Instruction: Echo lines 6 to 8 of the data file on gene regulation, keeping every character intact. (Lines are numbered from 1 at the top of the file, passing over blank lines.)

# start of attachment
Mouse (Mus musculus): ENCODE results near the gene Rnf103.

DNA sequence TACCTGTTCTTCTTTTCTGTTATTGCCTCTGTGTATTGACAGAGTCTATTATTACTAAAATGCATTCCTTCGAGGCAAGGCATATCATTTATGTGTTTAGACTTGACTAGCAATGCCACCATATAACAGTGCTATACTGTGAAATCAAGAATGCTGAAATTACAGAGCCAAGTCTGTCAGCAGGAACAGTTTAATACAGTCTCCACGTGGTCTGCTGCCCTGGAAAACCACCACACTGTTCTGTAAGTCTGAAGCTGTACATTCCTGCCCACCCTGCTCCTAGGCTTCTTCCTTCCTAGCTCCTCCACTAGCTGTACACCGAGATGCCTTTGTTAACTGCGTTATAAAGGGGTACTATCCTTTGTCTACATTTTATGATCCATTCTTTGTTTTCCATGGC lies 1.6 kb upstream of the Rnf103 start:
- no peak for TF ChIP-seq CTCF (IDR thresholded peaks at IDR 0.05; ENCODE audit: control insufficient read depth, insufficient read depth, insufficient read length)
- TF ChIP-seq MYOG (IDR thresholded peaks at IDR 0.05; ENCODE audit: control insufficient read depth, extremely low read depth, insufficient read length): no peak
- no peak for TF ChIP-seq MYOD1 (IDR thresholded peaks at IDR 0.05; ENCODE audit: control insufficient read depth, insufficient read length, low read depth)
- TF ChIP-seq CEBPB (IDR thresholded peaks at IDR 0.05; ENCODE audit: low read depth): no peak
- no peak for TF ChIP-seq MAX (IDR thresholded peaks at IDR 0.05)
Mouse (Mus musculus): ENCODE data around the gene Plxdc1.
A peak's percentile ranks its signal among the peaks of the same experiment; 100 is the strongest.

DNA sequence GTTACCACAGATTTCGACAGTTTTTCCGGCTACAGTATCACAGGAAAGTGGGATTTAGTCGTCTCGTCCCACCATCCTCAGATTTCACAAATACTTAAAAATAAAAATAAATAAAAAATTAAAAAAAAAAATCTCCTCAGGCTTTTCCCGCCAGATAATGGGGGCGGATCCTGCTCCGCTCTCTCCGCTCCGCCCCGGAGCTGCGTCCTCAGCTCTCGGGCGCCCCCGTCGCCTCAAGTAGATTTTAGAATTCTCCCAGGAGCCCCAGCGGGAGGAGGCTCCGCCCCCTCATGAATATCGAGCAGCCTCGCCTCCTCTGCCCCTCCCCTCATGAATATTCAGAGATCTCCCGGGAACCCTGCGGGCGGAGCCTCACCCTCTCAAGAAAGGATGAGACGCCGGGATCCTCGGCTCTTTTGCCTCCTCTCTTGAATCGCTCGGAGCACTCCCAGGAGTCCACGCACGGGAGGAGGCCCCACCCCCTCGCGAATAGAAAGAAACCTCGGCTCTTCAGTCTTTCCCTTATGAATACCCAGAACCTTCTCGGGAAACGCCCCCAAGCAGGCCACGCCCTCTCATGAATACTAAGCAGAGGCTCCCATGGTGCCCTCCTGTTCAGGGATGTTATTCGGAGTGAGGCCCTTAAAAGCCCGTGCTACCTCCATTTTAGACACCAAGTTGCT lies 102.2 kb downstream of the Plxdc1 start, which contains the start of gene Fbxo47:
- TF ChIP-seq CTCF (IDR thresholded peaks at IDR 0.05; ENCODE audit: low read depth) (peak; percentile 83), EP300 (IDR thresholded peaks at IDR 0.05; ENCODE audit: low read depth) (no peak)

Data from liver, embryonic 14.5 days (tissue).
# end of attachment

- TF ChIP-seq CEBPB (IDR thresholded peaks at IDR 0.05; ENCODE audit: low read depth): no peak
- no peak for TF ChIP-seq MAX (IDR thresholded peaks at IDR 0.05)
Mouse (Mus musculus): ENCODE data around the gene Plxdc1.